Italy migrants: Amnesty accuses police of torture
A leading human rights group has accused Italian police of using violent tactics to fingerprint migrants.
Amnesty International said it had 24 accounts of ill treatment, including beatings and electric shocks.
Italy's government rejected the report's findings as "totally false". There was also scepticism from the European Commission.
Police chief Franco Gabrielli denied that "violent methods are used in identifying or repatriating migrants".
Under EU rules, migrants must stay in the first country they reach, which is determined by where they give their fingerprints.
Many irregular migrants are therefore reluctant to be fingerprinted, fearing they will not be able to leave Italy.
'Beaten, slapped, electrocuted'
Amnesty said the behaviour of most Italian police officers involved was professional but it called for an independent review of the allegations.
"The European Union's pressure on Italy to 'get tough' on refugees and migrants has led to unlawful expulsions and ill treatment which in some cases may amount to torture," the organisation said.
A 25-year-old woman from Eritrea said she had been slapped repeatedly in the face by a policeman until she agreed to be fingerprinted, and a 16-year-old boy and a 27-year-old man said police had applied pain to their genitals.
The older man said: "I was on a chair made of aluminium, with an opening on the seat. They held my shoulders and legs, took my testicles with the pliers, and pulled twice. I can't say how painful it was."
Amnesty also highlighted the dangers faced by migrants who are returned to their country of origin.
The report quoted a 27-year-old man from Darfur in Sudan who said he had been put on a flight back from Italy. He said the security forces had been awaiting his arrival in Khartoum.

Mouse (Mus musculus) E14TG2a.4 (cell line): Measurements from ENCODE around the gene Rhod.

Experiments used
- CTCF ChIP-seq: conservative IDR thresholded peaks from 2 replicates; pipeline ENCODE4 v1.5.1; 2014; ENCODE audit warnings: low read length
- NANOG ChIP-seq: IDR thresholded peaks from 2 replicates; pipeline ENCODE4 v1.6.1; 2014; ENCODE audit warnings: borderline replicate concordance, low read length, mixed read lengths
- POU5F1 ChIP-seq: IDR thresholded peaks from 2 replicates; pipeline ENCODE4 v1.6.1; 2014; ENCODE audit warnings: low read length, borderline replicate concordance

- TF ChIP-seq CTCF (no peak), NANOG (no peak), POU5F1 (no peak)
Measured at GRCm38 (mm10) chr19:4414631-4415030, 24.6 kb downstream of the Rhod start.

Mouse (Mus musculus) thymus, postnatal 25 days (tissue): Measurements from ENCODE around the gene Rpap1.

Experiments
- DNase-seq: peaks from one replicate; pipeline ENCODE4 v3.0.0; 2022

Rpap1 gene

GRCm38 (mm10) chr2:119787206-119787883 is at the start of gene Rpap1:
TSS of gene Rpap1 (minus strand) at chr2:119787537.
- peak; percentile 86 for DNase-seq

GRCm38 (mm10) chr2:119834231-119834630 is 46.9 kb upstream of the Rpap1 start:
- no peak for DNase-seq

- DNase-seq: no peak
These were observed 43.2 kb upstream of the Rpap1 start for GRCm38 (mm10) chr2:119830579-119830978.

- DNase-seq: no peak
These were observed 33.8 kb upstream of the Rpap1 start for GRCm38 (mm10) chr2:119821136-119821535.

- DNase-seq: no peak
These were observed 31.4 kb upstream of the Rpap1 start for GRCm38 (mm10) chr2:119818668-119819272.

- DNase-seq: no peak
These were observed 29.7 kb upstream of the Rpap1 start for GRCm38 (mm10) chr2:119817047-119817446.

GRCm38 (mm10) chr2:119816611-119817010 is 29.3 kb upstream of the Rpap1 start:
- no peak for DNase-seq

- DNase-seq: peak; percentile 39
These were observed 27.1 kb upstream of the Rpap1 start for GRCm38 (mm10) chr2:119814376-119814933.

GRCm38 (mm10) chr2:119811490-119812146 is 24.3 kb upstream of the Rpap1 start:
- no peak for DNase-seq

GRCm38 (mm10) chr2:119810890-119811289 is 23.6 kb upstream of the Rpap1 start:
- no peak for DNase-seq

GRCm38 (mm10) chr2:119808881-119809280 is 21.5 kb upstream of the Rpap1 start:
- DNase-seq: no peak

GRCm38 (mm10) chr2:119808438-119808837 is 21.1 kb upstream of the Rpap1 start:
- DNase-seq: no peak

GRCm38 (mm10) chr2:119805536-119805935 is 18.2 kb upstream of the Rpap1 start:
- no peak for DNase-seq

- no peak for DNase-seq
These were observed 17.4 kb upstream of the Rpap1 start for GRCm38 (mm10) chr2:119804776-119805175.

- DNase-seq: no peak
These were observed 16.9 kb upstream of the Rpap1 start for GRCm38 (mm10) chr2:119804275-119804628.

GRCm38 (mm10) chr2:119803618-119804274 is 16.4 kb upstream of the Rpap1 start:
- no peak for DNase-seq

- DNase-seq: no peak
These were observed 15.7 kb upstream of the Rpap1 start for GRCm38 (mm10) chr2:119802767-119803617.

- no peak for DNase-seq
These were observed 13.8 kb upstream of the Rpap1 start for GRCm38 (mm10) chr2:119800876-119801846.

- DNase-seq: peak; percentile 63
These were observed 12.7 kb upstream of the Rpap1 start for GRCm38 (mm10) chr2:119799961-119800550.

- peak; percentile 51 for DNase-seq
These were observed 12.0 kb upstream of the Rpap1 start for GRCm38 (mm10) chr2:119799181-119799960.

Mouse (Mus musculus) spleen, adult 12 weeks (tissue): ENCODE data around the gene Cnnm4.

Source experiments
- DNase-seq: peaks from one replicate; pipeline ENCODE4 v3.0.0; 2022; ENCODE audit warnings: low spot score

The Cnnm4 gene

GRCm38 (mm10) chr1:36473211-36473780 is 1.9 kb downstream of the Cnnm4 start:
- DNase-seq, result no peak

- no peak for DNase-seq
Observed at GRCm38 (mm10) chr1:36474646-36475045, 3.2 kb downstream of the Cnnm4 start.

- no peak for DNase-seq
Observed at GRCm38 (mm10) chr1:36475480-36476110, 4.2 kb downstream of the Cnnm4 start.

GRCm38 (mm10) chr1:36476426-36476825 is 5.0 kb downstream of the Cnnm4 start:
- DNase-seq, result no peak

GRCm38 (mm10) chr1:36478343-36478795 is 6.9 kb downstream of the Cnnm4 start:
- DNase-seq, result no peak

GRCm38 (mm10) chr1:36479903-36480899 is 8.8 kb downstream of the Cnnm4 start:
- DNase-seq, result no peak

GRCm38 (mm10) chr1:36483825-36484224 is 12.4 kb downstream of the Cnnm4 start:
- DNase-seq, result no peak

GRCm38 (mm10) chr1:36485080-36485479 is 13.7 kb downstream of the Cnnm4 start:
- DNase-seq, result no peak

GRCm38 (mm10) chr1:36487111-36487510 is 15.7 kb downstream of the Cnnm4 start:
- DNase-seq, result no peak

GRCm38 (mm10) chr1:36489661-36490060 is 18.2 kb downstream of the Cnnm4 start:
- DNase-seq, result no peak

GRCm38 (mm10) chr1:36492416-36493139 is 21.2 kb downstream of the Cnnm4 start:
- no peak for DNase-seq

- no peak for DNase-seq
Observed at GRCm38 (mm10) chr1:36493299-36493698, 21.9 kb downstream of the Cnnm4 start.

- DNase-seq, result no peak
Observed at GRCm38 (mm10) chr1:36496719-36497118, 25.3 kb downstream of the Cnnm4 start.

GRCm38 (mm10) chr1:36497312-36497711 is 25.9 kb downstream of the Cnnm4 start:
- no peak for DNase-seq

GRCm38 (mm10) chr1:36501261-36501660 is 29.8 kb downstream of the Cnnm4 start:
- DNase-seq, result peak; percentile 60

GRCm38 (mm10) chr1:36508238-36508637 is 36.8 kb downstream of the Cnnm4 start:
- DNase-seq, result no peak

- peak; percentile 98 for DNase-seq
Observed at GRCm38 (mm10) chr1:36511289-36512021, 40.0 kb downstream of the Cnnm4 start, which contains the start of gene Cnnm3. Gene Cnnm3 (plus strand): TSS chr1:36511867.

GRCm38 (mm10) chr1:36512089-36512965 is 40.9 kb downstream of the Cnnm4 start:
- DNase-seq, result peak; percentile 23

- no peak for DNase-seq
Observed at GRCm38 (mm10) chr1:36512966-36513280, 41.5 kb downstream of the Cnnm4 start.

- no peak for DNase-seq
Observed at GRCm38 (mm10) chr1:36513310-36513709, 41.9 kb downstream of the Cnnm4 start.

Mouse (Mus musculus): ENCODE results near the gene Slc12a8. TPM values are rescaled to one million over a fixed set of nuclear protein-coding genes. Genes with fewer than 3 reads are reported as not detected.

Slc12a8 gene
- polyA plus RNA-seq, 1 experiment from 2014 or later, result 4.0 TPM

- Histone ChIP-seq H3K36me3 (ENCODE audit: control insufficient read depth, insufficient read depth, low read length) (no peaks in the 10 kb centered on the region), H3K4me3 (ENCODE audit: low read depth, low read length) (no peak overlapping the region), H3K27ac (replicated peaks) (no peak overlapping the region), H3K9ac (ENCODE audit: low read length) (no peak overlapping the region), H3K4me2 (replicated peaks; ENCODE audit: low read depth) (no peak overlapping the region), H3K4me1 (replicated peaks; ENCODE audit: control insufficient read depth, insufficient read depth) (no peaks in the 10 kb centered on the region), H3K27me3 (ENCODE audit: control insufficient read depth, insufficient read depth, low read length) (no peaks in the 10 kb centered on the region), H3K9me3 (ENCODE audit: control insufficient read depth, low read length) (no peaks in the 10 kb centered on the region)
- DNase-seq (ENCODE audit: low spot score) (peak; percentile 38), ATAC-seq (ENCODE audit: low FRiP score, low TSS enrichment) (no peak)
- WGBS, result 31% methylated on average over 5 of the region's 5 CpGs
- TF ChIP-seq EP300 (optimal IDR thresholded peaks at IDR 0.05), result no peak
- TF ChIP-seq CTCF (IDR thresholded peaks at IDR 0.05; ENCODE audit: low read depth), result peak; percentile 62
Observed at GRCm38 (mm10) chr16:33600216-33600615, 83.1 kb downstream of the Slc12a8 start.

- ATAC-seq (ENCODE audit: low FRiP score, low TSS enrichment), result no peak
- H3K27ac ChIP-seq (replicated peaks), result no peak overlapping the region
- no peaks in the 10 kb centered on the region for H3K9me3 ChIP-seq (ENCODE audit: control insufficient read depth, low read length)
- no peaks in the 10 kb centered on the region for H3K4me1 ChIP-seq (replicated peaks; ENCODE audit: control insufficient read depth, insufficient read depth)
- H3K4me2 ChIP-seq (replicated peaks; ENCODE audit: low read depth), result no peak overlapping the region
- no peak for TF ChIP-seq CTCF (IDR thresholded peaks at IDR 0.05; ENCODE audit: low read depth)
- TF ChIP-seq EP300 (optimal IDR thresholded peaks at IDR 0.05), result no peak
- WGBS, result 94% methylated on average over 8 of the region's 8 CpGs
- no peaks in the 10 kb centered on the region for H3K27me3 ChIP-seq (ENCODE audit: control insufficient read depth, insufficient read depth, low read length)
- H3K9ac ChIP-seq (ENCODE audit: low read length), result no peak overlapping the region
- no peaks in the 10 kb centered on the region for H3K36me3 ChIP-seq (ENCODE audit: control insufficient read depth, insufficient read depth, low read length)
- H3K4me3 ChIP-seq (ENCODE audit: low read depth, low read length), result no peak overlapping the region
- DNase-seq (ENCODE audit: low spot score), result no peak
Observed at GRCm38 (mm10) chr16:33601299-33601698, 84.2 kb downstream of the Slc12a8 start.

"They took us to a special area in the airport," he said. "I saw one man beaten…We were interrogated one by one."
The head of Italy's immigration department, Mario Morcone, said the report was bewildering and that lies had been told. He also pointed out that UN staff were based at the "hot spots" where migrants arrived in Italy.
Matteo de Bellis, Amnesty's Researcher on Italy, told the BBC that migrants had been subjected to "appalling abuse".
"I have gathered consistent testimonies of people who told me how they were beaten, slapped, but even electrocuted by means of stun batons, people who have been threatened, people who have been arbitrarily detained just to force them to give their fingerprints," he said.
Amnesty criticised the EU's so-called "hotspot" approach - designed to identify and fingerprint new arrivals to front-line EU countries such as Italy - saying it had led to violations of migrants' rights.
"The hotspot approach, designed in Brussels and executed in Italy, has increased, not decreased, the pressure on front-line states," said Mr de Bellis. "It is resulting in appalling violations of the rights of desperately vulnerable people,"
European Commission spokeswoman Natasha Bertaud said the EU's executive had no knowledge of migrants' rights being violated at the hotspots, either from European agencies or non-government bodies.
More than 150,000 migrants have been rescued from the Mediterranean and taken to Italy so far this year and more than 470,000 have reached the country by boat over the past three years.
Many thousands have died making the crossing, including at least 3,750 this year alone.